Kidneys keep our blood clean. If they stop working, toxins accumulate in the blood and can lead to death. Kidney dialysis machines, known as artificial kidneys, can replace kidney function. They remove toxins before pumping clean blood back into the body.
The first artificial kidney machine was developed by Willem Kolff in 1943. He had limited materials during wartime, so he used cellophane sausage wrapping attached to a wooden rotating drum. The first 15 people hooked up to the machine died. However, drum dialysers saved many lives. Kolff improved his machine and pioneered other devices.
The 1950s and 1960s saw new designs for dialysis machines. Some were for use in the home as well as hospital. Home dialysis was more convenient for patients and could be carried out more frequently, so it improved patient health. However, home dialysis machines were expensive and complex to use and clean.
In the 1950s people thought machines could not manage long-term kidney failure. Long-term dialysis damaged patients’ veins and arteries. This made it difficult for them to use dialysis machines. In 1960, American doctor Belding Scribner invented the Teflon shunt. Patients now had a permanent connector fitted to their arm that linked them to a dialysis machine without the blood clotting. This gave hope to patients waiting for an organ transplant.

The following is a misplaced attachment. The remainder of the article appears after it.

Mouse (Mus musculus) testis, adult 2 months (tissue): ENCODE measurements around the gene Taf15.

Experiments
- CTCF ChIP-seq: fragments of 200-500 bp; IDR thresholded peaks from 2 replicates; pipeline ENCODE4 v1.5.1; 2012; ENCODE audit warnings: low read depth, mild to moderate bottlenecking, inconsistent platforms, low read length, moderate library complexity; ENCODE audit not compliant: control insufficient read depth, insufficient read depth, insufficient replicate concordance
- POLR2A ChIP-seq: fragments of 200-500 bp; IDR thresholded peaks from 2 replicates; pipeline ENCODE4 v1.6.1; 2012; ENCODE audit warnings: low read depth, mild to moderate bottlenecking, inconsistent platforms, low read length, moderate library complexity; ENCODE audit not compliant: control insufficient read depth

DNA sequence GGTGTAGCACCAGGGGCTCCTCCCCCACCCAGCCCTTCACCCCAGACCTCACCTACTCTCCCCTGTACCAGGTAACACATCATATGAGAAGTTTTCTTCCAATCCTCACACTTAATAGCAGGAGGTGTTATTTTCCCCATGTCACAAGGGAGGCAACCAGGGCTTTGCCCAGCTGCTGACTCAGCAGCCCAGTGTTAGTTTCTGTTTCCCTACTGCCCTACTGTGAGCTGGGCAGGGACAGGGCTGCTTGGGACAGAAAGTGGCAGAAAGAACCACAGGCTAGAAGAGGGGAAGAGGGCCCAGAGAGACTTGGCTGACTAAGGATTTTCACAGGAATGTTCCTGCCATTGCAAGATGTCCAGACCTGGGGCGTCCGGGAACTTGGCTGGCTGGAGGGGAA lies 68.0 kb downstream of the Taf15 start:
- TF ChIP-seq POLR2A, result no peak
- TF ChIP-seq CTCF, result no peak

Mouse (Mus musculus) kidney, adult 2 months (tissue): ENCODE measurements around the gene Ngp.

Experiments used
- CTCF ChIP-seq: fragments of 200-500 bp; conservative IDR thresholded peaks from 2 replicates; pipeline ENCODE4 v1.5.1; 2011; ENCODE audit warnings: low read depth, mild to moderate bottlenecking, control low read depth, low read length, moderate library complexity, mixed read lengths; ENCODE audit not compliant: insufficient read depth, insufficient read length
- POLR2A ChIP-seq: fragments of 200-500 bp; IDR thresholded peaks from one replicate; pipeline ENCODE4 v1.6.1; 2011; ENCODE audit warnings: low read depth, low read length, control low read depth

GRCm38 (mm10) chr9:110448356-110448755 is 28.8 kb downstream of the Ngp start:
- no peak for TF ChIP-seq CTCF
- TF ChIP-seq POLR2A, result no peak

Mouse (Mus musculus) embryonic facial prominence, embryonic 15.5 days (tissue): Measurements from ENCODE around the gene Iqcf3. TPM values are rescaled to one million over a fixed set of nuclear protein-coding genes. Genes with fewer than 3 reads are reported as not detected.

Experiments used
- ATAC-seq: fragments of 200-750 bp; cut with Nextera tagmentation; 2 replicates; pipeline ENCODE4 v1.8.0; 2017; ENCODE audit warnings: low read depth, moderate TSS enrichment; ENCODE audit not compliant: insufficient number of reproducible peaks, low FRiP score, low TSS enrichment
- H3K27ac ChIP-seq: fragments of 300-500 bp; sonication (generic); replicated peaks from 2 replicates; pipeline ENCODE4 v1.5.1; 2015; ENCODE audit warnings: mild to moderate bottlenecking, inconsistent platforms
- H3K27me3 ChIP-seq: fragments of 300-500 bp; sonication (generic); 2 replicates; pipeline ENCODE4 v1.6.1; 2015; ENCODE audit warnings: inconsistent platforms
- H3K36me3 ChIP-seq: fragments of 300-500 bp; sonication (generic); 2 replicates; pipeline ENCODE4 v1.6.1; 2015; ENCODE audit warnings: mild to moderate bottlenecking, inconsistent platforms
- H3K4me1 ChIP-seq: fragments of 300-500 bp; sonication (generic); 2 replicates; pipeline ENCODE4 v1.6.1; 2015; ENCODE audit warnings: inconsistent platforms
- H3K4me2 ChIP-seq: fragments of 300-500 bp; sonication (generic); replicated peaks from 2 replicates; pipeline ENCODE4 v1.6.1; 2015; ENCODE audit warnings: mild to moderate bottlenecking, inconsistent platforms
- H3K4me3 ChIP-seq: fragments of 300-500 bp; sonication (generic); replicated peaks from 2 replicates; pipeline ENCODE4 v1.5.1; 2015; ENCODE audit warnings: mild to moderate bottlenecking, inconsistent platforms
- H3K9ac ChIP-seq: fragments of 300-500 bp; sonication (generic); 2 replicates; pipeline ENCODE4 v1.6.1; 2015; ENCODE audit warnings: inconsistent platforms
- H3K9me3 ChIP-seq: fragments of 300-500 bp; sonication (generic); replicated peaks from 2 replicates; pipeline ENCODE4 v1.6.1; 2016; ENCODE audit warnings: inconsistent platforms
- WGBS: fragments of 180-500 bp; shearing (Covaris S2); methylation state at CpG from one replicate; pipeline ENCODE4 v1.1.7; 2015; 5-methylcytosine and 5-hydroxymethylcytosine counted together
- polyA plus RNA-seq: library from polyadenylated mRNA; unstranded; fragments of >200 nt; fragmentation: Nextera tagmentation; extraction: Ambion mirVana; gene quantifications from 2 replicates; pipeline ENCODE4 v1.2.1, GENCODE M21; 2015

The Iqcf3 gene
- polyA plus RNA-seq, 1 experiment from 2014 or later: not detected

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J Stanton, ‘The cost of living: kidney dialysis, rationing and health economics in Britain, 1965-1996’, Social science and medicine, 49 (1999), pp 1169-1182
S Peitzman, Dropsy, dialysis, transplant: a short history of failing kidneys (Baltimore: Johns Hopkins University Press, 2007)
J Stewart Cameron, History of the treatment of renal failure by dialysis (Oxford: Oxford University Press, 2002)
P Heiney, The Nuts and Bolts of Life: Willem Kolff and the Invention of the Kidney Machine, (Stroud: Sutton Publishing, 2003)
J van Noordwijk, Dialysing for life: the development of the artificial kidney (Dordrecht; London Kluwer Academic Publishers, 2001
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